This is the Gamers Napoleonic Brigade Series version of the 1809 encounter between Napoleon and the Archduke Charles. I am using version 3.0 of the rules. I even made the effort of making my own counters to deal with the few later corrections made to the OOB. (There are not many games I would do that for.)
I know from past experience that doing one of the longer scenarios will not go well, because the staff work – with the orders – becomes too much of a drag. So, I have been playing the (relatively) short first day scenario.
The Austrian 6th Corps tries to take Aspern and, after several rounds of bloody fighting, fails its Attack Stoppage roll, and is thrown back.
The Austrian 1st Corps joins in just as 6th Corps is about to snap, the former keeping a wary eye on the French cavalry beginning to mass to the east. Eventually, the French cavalry attack. A couple of repulsed charges sees the Austrians about to gain the upper hand with progress in the fight for Aspern when the 1st Corps also fails its Attack Stoppage roll. And back they go, too.
Then, just two turns into their attack, the newly arrived 2nd Corps also comes to a halt.
The Austrian 4th Corps do not do so badly, and are still in reasonable shape, but the French defenders, courtesy of some rapid orders from Napoleon, form a solid enough line and the Austrian’s don’t make it to first base, aka Gross Enzersdorf.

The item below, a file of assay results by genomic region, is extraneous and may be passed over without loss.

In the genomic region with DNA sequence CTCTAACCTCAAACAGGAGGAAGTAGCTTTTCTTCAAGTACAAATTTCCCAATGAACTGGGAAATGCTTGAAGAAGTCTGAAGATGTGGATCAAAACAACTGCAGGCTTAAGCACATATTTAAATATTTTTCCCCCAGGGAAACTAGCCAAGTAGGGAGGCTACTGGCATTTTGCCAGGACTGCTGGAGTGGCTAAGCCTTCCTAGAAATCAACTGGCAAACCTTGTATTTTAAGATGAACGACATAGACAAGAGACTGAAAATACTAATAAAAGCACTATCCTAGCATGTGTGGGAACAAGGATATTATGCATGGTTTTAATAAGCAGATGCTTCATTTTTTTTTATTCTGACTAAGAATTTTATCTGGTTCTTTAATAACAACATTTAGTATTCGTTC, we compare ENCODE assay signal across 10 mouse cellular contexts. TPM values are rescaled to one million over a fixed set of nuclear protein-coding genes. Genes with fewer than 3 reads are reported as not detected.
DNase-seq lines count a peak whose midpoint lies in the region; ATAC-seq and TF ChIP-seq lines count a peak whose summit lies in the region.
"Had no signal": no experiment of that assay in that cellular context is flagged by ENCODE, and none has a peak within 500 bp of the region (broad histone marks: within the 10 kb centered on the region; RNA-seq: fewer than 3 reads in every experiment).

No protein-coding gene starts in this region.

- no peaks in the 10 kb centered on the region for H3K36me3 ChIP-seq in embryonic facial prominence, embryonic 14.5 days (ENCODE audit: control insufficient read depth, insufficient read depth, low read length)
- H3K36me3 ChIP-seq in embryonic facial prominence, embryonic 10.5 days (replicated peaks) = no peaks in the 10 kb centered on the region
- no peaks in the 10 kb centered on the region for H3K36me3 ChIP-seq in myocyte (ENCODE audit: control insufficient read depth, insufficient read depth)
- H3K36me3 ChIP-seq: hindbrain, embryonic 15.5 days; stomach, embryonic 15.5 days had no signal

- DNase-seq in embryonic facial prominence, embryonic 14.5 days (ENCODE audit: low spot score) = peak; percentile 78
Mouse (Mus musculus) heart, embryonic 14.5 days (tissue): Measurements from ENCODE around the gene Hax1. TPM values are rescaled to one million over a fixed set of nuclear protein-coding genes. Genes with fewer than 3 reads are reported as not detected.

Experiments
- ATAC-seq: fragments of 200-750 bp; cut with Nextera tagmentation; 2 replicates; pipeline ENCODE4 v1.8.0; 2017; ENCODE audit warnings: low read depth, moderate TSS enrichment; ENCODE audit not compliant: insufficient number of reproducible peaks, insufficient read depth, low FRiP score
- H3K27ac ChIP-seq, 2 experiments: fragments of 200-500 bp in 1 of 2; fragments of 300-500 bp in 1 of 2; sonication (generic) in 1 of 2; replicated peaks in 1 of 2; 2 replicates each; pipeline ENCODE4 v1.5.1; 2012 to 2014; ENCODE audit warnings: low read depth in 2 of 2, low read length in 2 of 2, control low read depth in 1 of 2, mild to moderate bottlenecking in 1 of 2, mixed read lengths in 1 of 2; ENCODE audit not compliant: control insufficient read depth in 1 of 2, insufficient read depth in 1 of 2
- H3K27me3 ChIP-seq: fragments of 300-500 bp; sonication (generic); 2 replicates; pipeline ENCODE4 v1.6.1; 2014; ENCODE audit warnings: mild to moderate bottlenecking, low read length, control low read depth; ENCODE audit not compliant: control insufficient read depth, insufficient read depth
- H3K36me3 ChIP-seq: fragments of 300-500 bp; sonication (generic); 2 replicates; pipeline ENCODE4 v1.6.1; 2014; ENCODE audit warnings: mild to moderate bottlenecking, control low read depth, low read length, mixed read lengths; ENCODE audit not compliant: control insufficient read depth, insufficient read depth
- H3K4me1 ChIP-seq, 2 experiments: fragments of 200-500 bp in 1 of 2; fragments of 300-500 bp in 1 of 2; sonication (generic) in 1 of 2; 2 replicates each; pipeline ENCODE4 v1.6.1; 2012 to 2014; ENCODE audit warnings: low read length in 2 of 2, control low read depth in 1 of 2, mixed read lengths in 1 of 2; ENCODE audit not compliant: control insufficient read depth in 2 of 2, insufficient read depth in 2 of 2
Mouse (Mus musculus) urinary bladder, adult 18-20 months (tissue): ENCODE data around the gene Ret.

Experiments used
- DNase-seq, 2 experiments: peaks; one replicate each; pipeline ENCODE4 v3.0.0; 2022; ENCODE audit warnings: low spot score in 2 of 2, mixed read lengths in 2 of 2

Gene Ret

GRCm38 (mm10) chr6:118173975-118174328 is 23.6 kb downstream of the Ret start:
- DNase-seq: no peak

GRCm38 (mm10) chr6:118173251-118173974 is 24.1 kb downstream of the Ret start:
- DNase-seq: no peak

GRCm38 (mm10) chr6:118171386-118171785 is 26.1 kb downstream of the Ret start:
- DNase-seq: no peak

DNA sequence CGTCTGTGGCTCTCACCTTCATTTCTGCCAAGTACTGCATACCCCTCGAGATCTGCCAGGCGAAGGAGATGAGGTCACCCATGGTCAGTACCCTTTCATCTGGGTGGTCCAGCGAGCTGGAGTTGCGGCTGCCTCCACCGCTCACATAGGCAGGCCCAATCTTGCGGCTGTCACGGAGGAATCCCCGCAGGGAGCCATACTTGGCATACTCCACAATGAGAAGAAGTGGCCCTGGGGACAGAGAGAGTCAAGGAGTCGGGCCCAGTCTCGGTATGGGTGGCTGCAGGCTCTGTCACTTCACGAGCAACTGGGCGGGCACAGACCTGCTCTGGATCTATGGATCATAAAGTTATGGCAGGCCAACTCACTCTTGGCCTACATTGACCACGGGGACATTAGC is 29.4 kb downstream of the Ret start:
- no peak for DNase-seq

By the time the Austrian high command have sorted out the mess, it’s too late for further action and the battle ends with the French bloodied, but still in position.
Here are my random thoughts on the experience:
- There’s a lot to admire in the 3.0 rules. I particularly like the way close combat and infantry fire is dealt with, speeding up play considerably.
- Checking the roster sheets is a huge drain on time. I would prefer if the A, B, and C strength ratings were ditched in favor of a simple single combat strength.
- The orders system – and all the command and control paraphernalia – brings about a good result, but it’s clunky. For example, leaders are restricted in how many orders they can issue according to their quality. That abstraction works but it doesn’t feel right. In any event, the lower quality leaders are penalized twice – once for order writing ability and once in the order acceptance calculation.
I understand the creators of version 3.0 are working on a new system. It remains to be seen if that will ever see the light of day. Until then, this system is likely to see more time on the table. But it is not without its competitors. Basically, I’m spoiled for choice.